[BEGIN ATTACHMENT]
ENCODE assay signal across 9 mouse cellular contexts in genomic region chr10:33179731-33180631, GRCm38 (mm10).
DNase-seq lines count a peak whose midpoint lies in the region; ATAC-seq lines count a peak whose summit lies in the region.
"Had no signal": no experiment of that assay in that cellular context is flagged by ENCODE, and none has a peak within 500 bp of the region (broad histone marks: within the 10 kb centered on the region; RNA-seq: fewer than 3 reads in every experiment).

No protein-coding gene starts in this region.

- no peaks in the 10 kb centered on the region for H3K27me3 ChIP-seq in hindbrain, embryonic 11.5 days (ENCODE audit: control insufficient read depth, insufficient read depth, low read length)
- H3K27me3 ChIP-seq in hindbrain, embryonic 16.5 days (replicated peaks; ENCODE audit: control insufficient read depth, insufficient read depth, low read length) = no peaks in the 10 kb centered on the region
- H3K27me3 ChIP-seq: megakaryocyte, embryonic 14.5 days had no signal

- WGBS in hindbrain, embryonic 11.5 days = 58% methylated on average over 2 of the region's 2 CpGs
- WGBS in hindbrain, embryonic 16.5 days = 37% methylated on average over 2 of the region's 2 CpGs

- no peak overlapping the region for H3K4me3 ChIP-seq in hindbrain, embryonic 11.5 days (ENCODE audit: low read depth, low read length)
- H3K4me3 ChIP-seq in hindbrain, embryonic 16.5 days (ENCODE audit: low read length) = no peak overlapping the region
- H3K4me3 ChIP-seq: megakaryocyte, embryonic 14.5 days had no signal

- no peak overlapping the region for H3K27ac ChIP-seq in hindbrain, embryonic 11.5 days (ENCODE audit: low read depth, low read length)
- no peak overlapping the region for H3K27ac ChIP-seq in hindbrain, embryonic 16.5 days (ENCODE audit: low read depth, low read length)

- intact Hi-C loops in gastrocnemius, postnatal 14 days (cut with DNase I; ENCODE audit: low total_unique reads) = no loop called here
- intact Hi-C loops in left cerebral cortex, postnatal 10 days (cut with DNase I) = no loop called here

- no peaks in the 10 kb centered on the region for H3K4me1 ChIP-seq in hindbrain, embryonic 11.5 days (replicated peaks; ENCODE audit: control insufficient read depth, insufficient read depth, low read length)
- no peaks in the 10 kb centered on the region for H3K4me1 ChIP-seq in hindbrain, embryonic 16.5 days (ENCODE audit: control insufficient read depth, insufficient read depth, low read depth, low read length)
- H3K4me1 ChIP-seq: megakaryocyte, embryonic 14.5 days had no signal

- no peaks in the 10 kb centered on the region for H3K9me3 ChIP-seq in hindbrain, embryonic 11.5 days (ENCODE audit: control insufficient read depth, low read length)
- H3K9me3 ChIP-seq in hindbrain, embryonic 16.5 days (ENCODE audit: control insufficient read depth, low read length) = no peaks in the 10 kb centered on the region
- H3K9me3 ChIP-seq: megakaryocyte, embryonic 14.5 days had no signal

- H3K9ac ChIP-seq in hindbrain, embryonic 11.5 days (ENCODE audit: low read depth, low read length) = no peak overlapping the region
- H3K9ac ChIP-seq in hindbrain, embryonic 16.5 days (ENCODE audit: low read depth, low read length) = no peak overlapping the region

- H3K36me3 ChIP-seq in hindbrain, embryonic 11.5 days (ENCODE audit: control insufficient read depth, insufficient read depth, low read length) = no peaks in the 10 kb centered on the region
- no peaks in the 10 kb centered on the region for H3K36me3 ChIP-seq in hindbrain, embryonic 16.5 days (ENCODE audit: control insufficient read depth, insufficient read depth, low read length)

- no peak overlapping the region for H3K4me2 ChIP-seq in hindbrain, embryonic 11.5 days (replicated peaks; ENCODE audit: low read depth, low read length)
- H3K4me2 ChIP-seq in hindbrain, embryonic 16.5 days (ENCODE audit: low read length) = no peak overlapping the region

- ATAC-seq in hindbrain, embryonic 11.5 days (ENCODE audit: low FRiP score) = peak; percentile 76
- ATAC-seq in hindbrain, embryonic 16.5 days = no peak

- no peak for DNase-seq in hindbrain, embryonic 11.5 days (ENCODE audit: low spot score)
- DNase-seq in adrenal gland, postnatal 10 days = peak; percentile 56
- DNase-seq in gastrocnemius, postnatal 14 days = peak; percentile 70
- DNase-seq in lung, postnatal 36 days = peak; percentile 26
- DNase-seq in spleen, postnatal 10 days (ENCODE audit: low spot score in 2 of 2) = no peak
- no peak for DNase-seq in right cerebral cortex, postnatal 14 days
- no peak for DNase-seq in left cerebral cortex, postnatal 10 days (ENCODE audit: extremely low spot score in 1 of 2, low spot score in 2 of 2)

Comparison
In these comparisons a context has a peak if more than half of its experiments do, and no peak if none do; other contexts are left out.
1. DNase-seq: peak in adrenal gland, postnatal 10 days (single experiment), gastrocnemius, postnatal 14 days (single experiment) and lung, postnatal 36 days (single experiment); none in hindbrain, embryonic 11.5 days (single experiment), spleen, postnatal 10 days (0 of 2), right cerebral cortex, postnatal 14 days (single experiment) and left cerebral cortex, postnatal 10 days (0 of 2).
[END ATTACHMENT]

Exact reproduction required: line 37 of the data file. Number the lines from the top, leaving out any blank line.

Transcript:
- no peak for DNase-seq in left cerebral cortex, postnatal 10 days (ENCODE audit: extremely low spot score in 1 of 2, low spot score in 2 of 2)